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If we want to know more about light, we should start know the basic metrics to describe ‘light’. Let’s make it as simple as wecan.
There are different units for measuring quantity of light and it sometimes can get complicated.

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Luminous flux is defined as the time rate of flow of light. The amount of total luminous energy – light emitted from a source in unit time is measured in lumen.  It does not imply direction, distance, or intensity. Simply the total light output of a source.   The more lumens the fixture or the source gives off, more light it emits.

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The force of the luminous flux in a specified direction is luminous intensity. Luminous intensity measures the strength or (we rather to called it as) “punch” of a light source in a specific direction  Very often, a light source will have different intensities when measured at different directions.

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Measured in candelas (lumen / stredian), the luminous intensity of a light source is commonly shown on a candlepower distribution curve.   The polar axis on this chart graphically indicates the luminous intensity in any given direction from the source position.

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Clue: You can find most of the successful luminaire producers share their products candlepower distribution curves for you to understand the basic light distribution characteristics of the luminaire you are planning to use. An experienced eye can understand how light will behave with looking to these polar distribution intensities.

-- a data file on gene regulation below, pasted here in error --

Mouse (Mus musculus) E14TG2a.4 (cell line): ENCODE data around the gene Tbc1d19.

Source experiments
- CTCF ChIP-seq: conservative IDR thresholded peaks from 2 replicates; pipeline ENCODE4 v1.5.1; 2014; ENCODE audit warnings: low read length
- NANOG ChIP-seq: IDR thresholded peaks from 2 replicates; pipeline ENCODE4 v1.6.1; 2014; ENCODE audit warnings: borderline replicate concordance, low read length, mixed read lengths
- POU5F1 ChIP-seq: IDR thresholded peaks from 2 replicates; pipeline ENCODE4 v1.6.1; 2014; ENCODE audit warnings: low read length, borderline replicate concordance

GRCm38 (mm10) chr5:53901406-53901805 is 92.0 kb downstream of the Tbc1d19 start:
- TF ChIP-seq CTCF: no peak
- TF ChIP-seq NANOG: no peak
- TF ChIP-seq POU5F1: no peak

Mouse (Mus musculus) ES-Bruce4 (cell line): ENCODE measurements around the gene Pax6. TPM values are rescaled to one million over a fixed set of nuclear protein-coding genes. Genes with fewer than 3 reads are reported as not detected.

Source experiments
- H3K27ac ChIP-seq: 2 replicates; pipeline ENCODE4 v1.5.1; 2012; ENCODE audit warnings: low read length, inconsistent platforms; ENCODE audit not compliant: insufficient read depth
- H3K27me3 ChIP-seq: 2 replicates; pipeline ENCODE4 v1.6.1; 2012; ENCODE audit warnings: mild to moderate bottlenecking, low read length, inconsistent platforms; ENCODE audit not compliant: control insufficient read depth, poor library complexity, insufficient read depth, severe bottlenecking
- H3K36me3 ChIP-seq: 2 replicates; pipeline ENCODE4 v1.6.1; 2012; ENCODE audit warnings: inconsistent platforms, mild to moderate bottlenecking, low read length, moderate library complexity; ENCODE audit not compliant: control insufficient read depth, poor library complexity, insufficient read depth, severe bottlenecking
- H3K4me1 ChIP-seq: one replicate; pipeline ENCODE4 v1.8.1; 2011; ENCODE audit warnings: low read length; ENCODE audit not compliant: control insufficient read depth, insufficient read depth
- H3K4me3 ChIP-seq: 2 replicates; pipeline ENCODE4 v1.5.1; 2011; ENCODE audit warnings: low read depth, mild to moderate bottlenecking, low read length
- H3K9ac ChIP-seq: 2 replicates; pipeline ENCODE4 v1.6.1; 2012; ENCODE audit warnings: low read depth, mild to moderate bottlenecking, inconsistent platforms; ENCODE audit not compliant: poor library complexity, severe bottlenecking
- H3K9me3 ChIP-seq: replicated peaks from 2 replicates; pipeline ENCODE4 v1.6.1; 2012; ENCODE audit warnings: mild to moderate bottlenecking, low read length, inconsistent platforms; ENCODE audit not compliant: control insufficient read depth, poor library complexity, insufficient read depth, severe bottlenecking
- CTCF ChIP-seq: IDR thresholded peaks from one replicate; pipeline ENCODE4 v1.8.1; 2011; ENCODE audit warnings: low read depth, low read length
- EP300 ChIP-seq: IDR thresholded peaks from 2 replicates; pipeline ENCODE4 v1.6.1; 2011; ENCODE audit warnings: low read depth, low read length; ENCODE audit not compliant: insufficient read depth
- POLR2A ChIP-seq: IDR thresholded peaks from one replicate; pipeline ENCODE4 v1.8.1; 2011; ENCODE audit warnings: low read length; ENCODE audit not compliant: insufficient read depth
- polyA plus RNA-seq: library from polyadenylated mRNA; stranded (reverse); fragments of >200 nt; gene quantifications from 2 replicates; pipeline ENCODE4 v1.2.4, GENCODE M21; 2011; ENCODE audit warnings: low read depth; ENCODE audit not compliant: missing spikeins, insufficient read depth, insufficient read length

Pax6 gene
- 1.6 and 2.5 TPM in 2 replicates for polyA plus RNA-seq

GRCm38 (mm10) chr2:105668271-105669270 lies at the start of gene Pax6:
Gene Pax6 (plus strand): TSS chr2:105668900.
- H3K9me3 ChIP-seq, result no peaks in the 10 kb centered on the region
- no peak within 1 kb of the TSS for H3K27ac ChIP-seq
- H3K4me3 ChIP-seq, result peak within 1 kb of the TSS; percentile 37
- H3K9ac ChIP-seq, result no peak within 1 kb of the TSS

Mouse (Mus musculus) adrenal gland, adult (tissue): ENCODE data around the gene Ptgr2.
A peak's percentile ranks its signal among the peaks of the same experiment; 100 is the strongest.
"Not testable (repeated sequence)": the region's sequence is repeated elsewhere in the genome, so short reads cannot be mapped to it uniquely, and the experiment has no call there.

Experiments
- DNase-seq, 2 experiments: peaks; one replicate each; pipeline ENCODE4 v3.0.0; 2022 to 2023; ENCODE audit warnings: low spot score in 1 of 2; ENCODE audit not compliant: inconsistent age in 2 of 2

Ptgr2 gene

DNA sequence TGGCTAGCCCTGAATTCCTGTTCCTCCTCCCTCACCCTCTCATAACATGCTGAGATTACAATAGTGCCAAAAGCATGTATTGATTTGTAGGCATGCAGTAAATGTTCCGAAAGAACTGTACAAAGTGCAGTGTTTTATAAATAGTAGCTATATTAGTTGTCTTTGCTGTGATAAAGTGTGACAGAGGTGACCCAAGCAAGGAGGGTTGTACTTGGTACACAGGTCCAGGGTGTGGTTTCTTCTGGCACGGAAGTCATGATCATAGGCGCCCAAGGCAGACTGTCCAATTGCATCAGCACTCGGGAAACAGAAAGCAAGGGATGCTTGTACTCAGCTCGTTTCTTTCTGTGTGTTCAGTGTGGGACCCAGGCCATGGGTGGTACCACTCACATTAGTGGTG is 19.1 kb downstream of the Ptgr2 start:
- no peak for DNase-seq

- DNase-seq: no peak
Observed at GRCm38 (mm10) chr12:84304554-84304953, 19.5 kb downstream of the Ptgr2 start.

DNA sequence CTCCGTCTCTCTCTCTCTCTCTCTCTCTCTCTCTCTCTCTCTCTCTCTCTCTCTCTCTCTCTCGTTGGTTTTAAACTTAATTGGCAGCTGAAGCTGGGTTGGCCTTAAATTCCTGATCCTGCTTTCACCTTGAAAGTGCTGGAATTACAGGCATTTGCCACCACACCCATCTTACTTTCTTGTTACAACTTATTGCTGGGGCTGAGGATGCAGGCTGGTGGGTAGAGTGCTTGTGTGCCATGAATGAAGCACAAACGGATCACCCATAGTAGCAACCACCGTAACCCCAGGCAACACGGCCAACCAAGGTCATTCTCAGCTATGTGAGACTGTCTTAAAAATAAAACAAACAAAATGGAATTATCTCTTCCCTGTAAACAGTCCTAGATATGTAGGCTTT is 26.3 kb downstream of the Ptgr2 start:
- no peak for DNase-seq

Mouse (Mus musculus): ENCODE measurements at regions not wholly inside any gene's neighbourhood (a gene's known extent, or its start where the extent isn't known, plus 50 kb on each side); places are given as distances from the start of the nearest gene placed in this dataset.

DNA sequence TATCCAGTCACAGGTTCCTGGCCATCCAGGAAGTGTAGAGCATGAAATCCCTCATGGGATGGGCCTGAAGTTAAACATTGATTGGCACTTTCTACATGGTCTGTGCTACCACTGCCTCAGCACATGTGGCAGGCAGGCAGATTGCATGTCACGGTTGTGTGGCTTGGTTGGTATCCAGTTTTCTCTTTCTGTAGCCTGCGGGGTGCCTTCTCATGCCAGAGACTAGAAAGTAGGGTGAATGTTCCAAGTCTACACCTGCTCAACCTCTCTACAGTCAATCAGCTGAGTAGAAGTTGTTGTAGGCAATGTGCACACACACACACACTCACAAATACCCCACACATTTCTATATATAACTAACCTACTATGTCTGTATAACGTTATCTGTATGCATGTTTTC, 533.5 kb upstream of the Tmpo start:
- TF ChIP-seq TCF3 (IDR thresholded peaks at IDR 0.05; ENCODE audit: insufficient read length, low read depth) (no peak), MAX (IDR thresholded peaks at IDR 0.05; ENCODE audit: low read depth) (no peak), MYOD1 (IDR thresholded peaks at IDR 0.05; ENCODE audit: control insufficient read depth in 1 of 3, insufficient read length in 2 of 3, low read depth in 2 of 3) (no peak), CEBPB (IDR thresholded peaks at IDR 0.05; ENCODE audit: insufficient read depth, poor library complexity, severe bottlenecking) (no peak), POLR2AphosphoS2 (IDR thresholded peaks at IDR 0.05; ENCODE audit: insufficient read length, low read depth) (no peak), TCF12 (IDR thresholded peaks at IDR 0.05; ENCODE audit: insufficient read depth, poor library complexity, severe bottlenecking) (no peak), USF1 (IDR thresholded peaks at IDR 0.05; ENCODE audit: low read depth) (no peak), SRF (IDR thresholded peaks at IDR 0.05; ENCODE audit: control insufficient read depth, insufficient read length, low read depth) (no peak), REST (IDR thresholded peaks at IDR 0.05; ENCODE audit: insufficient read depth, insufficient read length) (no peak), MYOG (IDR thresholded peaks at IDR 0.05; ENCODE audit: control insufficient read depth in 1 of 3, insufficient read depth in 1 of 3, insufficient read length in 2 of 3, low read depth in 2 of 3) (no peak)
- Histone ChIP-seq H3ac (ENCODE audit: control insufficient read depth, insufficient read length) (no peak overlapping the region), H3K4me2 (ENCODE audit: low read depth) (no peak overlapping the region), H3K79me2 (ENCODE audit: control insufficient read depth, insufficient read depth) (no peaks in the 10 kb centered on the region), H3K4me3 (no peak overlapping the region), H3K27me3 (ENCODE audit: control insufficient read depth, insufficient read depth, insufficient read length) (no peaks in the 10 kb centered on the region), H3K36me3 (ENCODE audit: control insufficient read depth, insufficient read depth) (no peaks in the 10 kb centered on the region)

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The intensity of light falling to a surface in unit time is called Lux, in which is also called as illuminance. Illuminance is the density of incident on a surface. Simply how much light is hitting a surface. It changes according to the distance and angle of the surface.  It can be measured inexpensively by a lightmeter called luxmeter.
We can easily measure amount of light falling to a surface.

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Density of light varies according to the distance and the angle to the square of the distance.
That is called inverse square law.

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Inverse square law – S represents the light source, while r represents the measured points.

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We do not see illuminance when a surface is illuminated we see its brightness defined as Luminance. Luminance, is measured brightness which is defined as the intensity of visible brightness of a source or surface in the direction of the observer, divided by the area of the source or surface seen. The specific way the light comes off of a surface. It allows us to see things. The unit is candela/squaremeter .

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The perceived brightness of an object depends on the light reflected from itself and its background, brightness adaptation. Its brightness relative to other objects appears the same in bright light or dark.